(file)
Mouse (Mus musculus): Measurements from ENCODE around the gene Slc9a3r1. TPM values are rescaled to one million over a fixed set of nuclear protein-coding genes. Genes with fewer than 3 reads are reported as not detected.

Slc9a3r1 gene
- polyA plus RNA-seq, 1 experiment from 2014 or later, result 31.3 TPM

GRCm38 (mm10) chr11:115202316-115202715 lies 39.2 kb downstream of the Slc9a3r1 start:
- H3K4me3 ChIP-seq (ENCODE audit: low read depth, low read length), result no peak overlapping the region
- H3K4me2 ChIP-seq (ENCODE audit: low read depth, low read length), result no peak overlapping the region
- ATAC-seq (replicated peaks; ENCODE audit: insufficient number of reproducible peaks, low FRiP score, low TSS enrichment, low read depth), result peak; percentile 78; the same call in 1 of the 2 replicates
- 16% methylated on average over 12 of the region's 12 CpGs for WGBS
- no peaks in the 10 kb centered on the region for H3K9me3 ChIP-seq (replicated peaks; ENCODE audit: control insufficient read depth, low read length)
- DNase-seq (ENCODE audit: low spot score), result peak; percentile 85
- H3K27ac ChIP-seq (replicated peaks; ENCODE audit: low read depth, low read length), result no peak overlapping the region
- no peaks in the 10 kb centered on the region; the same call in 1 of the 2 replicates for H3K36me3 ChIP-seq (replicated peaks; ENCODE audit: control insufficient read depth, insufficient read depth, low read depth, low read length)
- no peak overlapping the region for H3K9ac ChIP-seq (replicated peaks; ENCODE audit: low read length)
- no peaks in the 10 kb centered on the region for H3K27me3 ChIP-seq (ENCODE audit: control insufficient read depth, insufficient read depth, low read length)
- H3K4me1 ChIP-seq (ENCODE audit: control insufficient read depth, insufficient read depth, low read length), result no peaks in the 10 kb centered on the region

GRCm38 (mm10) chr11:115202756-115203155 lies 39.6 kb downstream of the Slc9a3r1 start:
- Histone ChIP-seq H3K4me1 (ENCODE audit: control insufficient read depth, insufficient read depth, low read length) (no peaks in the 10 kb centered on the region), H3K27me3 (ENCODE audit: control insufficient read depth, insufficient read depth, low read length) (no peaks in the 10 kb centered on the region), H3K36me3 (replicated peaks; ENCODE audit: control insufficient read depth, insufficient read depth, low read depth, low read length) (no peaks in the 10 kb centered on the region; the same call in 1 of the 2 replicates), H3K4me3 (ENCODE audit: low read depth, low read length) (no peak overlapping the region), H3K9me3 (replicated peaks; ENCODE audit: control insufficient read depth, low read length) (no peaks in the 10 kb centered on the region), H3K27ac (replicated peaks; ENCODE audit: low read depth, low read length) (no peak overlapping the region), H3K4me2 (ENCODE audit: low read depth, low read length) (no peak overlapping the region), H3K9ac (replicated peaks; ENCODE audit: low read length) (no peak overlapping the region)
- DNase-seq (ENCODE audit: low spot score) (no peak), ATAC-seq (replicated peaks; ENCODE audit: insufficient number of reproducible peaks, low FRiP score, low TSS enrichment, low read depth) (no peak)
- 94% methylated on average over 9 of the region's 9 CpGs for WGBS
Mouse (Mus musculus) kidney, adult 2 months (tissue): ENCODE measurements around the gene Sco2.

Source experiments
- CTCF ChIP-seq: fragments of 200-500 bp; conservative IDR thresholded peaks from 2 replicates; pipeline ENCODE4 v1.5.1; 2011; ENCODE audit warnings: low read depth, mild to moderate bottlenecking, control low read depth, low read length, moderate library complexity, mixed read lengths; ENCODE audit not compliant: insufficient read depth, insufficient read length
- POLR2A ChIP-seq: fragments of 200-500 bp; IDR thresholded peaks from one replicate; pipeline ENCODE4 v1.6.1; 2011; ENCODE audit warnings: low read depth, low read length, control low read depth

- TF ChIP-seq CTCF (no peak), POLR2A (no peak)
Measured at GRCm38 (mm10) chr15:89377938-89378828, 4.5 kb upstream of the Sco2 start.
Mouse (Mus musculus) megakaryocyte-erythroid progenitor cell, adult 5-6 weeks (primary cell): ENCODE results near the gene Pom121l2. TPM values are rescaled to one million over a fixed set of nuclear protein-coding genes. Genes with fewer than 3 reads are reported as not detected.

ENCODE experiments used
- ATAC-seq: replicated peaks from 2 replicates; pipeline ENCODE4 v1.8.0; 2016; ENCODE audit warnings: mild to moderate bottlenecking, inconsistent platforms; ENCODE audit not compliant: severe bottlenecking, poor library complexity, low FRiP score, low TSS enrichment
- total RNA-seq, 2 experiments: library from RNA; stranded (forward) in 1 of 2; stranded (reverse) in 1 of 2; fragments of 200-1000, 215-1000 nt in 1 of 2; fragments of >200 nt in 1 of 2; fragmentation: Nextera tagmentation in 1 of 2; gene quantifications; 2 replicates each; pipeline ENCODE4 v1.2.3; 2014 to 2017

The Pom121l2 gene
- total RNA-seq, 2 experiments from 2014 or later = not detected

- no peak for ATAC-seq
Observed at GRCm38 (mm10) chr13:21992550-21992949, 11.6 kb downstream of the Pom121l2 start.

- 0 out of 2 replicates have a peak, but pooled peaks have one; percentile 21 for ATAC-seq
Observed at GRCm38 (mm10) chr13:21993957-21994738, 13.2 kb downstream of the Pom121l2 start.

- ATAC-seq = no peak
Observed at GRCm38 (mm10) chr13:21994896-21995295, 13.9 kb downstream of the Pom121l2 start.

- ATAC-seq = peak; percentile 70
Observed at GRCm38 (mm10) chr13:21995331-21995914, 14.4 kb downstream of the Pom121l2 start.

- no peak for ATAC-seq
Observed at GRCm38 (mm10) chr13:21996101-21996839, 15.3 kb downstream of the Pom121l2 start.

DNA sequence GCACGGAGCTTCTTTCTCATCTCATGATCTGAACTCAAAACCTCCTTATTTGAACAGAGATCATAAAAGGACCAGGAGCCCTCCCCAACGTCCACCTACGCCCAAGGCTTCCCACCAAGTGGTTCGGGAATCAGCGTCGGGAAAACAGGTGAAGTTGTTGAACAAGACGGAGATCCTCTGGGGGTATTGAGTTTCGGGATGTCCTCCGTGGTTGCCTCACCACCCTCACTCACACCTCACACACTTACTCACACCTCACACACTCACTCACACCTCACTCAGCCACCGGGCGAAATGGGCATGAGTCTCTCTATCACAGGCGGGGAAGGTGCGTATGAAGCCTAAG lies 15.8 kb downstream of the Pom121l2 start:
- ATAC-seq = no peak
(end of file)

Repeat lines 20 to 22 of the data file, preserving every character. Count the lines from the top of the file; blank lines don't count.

Mouse (Mus musculus) kidney, adult 2 months (tissue): ENCODE measurements around the gene Sco2.

Source experiments
- CTCF ChIP-seq: fragments of 200-500 bp; conservative IDR thresholded peaks from 2 replicates; pipeline ENCODE4 v1.5.1; 2011; ENCODE audit warnings: low read depth, mild to moderate bottlenecking, control low read depth, low read length, moderate library complexity, mixed read lengths; ENCODE audit not compliant: insufficient read depth, insufficient read length